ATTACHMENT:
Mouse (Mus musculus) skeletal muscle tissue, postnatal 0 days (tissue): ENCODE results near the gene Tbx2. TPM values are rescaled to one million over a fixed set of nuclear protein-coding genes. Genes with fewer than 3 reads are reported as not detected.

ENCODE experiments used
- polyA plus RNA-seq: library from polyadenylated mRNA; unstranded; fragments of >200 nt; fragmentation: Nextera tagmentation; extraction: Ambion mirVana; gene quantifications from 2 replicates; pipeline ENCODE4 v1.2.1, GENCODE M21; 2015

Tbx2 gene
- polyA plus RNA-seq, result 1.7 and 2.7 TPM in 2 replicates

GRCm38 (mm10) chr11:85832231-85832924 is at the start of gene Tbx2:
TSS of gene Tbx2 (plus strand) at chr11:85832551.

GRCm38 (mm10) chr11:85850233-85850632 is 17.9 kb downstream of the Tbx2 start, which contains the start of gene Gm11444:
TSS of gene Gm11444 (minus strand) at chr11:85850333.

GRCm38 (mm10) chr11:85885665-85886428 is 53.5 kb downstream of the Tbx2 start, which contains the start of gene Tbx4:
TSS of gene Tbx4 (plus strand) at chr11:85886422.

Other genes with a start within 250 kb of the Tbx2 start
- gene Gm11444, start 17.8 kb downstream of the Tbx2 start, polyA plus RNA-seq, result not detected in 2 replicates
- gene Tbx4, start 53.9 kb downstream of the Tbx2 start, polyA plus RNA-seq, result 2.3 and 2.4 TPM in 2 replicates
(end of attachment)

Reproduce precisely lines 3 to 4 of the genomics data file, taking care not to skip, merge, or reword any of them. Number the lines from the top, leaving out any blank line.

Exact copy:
- polyA plus RNA-seq: library from polyadenylated mRNA; unstranded; fragments of >200 nt; fragmentation: Nextera tagmentation; extraction: Ambion mirVana; gene quantifications from 2 replicates; pipeline ENCODE4 v1.2.1, GENCODE M21; 2015

Tbx2 gene